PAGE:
We may also take a look at Kotlin,
a language created by JetBrains that from the very beginning
offered nullable reference types.
And yet the most popular Kotlin functional library
still offers an
So it looks like NRT or not,
Maybe<T> is going to stay with us for sure.
Category 2: Wants to embrace FP paradigm
Programmers belonging to this category embraced FP. They often think about using F# at work and are a bit disappointed by poor C# pattern matching facilities.
Code written in FP fashion will never use
if to check
Maybe<T> contains some value, instead a fluent interface
will be used to transform
Maybe<T>s into some other values, for example:
Alternatively we may change our previous method to:
The only difference between these two methods
is the value returned for users not present in the repository.
GetUserCulture returns for them
returns a default culture (
Another sign of a functional design, is that monads like
will be unpacked only on the outskirts of the application.
For example in a typical RESTful service,
Maybe<T> value will
be unpacked only in the controller:
In this category of programmers there is also a small group of zealots, that in my opinion go a little bit to far in their cult of monads. They propose to use LINQ query syntax to transform monads. Let my explain this using an example:
I must admin that LINQ query offers some advantages like
ability to use
where keywords. Also some transformations
may be easier to express using LINQ query syntax, for example:
Yet in my opinion fluent interface is in 90% of cases
a more readable and understandable way
Maybe<T>s and other monads.
For example we may rewrite the last code snippet to:
Not as pretty as LINQ query but still readable.
At the end of the day consistency is what matters on real projects. Choose one style and follow it consistently.
In this category we find libraries like LanguageExt. This library has many flaws but still it is the best functional library on the market. My biggest disappointment with LanguageExt is poor documentation, which basically consists of just a list of functions without any guidelines how this library should be used and how it affects overall architecture. Compare this with Vavr (the most popular FP library for JVM) and you can clearly see the difference.
If you decided that you want to use FP in you code, you should definitively check awesome Railway oriented programming talk.
Maybe<T> is not the only monad that is popular, other
frequently used one is
Either<L,R> is used to represent either a result of computation or an error.
You may think of
Either<L,R> as a functional response to exceptions.
If you want to use
Maybe<T> efficiently, you must learn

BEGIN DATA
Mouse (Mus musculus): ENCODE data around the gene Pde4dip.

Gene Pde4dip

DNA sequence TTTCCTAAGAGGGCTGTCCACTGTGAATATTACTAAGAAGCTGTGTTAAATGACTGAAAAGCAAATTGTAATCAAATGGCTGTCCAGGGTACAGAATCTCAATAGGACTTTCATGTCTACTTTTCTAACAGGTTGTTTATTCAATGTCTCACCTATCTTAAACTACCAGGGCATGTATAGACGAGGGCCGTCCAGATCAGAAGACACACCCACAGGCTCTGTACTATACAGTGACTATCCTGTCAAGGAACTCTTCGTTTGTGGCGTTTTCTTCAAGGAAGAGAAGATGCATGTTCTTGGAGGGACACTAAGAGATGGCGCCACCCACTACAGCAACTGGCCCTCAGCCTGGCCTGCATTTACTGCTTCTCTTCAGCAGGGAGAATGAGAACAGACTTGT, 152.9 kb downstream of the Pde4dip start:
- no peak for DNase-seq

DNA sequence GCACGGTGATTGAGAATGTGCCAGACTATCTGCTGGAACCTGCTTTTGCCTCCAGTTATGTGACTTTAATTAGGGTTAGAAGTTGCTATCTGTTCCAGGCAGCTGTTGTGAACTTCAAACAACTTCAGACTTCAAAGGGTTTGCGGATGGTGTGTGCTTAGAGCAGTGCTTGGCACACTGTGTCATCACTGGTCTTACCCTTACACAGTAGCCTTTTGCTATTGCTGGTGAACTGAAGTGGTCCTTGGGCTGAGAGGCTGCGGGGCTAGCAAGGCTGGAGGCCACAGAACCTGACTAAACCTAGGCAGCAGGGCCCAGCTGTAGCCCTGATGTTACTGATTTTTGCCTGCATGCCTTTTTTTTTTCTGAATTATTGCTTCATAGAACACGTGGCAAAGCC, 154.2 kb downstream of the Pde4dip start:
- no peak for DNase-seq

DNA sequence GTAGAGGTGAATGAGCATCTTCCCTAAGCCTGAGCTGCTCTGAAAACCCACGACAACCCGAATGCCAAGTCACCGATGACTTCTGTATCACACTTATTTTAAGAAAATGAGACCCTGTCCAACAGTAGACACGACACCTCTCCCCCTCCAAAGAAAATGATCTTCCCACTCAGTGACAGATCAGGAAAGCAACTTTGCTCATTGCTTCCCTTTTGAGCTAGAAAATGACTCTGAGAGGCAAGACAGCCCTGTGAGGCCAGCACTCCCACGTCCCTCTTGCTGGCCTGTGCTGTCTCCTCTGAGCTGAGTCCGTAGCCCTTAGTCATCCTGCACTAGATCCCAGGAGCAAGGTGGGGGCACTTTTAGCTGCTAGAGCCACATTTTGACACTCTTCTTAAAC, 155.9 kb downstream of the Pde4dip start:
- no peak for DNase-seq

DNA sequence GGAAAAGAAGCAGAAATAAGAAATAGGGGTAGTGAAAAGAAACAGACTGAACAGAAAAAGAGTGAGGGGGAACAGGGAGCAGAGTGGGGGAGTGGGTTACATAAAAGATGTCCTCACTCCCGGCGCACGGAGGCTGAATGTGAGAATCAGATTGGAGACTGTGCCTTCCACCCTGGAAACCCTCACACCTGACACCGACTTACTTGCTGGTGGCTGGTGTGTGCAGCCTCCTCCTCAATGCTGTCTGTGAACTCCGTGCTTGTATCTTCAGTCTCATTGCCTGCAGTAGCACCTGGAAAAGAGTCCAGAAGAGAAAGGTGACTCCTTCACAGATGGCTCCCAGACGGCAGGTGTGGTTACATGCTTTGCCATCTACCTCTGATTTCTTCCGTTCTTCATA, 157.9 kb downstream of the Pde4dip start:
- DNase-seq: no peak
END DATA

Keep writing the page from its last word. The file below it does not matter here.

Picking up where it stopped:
how it can be transformed it into other monads, in particular into
E.g. we may make our last example more robust if we provide
information to the user why the computation failed:
Since FP is on the rise, you will find a lot of books, blogs, podcasts and MOOC’s about using FP in C#. Also .NET has amazing F# community that is very welcoming to the beginners. One of the best blogs about FP in C# is in my opinion Mark Seemann blog.
What to do with None?
How much value you will be able to extract from
Maybe<T> depends on
your attitude towards
Every time when you have to handle
None, you must decide if it is
the result of
the accidental complexity
e.g. someone passed a wrong id to the REST API)
or if you just discovered a new edge case in your domain.
To better understand the problem let’s follow an imaginary example.
Joe must write a simple function that will
send an email message to all users whose subscriptions will end in the next month.
During implementation Joe notices that
EmailAddress field in
is declared as
Now Joe knows that for some strange reason not all users have email addresses. Joe logs into production DB to confirm that some email addresses are missing and indeed they are. Looks like Joe just discovered a new edge case. Joe goes to Mark a business analyst to describe the problem. Mark is a long timer in the company and knows that for a short period of time users were able to log into the platform using their phone numbers instead of emails. A new solution is created. Users that have no email address will receive a text message instead of an email. Also users without email will be asked to enter their email address next time they log into the platform. Success!
On the other hand consider what will happen if Joe just
dig out the email address from
Maybe<T> by accessing
Value or if he just
log a warning about missing email address
without telling anyone from the business side?
End of the part I
Soon I will write a follow up to this post in which
we will try to implement a perfect
Maybe<T> type on our own and we will see
that it is not an easy task in C#.